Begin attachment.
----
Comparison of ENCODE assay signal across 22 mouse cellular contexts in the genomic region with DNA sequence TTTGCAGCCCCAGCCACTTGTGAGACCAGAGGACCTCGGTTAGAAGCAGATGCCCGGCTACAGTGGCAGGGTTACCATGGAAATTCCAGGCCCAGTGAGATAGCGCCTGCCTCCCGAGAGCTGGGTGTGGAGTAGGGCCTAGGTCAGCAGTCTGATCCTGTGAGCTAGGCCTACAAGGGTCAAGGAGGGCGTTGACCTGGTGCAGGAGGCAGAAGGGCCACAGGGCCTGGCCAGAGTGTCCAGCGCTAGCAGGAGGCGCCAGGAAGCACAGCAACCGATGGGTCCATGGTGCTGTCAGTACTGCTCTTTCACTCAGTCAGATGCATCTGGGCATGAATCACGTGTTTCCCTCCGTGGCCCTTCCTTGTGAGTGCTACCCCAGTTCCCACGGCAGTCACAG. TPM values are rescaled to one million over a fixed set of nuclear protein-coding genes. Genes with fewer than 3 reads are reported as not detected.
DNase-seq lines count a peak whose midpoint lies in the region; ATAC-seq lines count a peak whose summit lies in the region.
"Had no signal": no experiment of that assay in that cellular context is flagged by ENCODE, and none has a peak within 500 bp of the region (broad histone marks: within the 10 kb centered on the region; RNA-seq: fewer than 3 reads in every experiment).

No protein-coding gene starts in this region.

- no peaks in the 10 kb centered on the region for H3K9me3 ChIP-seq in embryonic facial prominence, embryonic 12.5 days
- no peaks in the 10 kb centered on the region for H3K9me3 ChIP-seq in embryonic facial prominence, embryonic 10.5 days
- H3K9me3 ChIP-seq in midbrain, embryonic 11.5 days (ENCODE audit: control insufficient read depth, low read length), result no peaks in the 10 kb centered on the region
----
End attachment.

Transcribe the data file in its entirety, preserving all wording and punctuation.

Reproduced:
Comparison of ENCODE assay signal across 22 mouse cellular contexts in the genomic region with DNA sequence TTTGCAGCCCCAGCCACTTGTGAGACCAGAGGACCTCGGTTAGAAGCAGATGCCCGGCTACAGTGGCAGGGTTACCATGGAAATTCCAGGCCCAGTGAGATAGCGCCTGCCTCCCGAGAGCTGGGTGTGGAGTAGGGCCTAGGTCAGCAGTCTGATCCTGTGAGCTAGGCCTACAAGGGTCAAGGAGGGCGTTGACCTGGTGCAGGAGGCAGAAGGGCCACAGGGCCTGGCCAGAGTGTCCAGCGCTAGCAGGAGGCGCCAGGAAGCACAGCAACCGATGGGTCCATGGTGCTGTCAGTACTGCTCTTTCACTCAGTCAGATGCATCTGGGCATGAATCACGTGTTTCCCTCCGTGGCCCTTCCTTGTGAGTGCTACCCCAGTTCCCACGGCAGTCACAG. TPM values are rescaled to one million over a fixed set of nuclear protein-coding genes. Genes with fewer than 3 reads are reported as not detected.
DNase-seq lines count a peak whose midpoint lies in the region; ATAC-seq lines count a peak whose summit lies in the region.
"Had no signal": no experiment of that assay in that cellular context is flagged by ENCODE, and none has a peak within 500 bp of the region (broad histone marks: within the 10 kb centered on the region; RNA-seq: fewer than 3 reads in every experiment).

No protein-coding gene starts in this region.

- no peaks in the 10 kb centered on the region for H3K9me3 ChIP-seq in embryonic facial prominence, embryonic 12.5 days
- no peaks in the 10 kb centered on the region for H3K9me3 ChIP-seq in embryonic facial prominence, embryonic 10.5 days
- H3K9me3 ChIP-seq in midbrain, embryonic 11.5 days (ENCODE audit: control insufficient read depth, low read length), result no peaks in the 10 kb centered on the region